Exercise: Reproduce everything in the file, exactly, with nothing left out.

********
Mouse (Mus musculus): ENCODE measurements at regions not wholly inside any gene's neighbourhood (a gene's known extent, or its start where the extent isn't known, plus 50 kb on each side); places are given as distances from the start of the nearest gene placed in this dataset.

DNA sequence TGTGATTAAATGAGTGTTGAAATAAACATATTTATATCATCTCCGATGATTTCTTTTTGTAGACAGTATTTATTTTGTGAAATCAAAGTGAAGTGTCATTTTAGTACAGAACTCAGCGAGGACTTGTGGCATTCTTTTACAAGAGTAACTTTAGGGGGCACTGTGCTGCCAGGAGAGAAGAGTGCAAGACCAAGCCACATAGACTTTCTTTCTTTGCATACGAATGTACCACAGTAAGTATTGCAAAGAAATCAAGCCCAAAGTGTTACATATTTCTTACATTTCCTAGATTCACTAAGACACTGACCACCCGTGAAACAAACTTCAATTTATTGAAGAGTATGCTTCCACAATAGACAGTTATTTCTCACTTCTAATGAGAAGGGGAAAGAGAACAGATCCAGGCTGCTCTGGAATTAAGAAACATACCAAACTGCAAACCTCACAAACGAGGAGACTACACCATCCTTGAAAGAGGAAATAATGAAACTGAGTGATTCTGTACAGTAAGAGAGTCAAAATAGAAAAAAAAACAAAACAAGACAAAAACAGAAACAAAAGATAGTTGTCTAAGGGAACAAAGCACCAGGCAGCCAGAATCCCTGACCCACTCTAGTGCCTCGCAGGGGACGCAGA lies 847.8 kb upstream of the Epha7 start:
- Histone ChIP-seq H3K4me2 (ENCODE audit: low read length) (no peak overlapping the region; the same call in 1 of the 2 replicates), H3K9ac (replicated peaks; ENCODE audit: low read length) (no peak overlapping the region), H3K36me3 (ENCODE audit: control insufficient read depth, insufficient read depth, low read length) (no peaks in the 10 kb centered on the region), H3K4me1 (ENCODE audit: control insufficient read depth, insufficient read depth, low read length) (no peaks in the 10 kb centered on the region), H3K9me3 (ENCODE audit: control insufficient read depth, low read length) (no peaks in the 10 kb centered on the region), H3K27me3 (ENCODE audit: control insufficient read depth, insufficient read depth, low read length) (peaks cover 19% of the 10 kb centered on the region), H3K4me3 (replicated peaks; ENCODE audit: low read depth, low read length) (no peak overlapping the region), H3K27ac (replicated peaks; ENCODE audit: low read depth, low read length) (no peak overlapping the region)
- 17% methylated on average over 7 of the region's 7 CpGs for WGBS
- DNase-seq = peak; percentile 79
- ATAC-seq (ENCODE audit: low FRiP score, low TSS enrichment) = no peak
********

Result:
Mouse (Mus musculus): ENCODE measurements at regions not wholly inside any gene's neighbourhood (a gene's known extent, or its start where the extent isn't known, plus 50 kb on each side); places are given as distances from the start of the nearest gene placed in this dataset.

DNA sequence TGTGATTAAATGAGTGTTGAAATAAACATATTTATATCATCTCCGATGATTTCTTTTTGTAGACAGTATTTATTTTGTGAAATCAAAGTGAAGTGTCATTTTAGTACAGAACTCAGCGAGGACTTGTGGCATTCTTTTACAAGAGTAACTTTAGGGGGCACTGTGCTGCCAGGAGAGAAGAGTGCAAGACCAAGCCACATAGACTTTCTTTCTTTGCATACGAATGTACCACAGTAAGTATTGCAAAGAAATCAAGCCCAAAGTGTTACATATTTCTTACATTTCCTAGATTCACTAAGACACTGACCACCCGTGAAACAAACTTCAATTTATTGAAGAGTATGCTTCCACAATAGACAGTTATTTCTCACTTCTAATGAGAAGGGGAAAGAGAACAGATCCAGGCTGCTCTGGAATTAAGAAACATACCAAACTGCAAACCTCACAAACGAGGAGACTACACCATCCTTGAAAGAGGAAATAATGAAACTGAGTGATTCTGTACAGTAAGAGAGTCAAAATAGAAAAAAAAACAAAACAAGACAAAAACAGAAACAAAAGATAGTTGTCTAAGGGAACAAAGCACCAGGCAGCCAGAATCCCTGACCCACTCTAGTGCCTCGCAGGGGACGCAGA lies 847.8 kb upstream of the Epha7 start:
- Histone ChIP-seq H3K4me2 (ENCODE audit: low read length) (no peak overlapping the region; the same call in 1 of the 2 replicates), H3K9ac (replicated peaks; ENCODE audit: low read length) (no peak overlapping the region), H3K36me3 (ENCODE audit: control insufficient read depth, insufficient read depth, low read length) (no peaks in the 10 kb centered on the region), H3K4me1 (ENCODE audit: control insufficient read depth, insufficient read depth, low read length) (no peaks in the 10 kb centered on the region), H3K9me3 (ENCODE audit: control insufficient read depth, low read length) (no peaks in the 10 kb centered on the region), H3K27me3 (ENCODE audit: control insufficient read depth, insufficient read depth, low read length) (peaks cover 19% of the 10 kb centered on the region), H3K4me3 (replicated peaks; ENCODE audit: low read depth, low read length) (no peak overlapping the region), H3K27ac (replicated peaks; ENCODE audit: low read depth, low read length) (no peak overlapping the region)
- 17% methylated on average over 7 of the region's 7 CpGs for WGBS
- DNase-seq = peak; percentile 79
- ATAC-seq (ENCODE audit: low FRiP score, low TSS enrichment) = no peak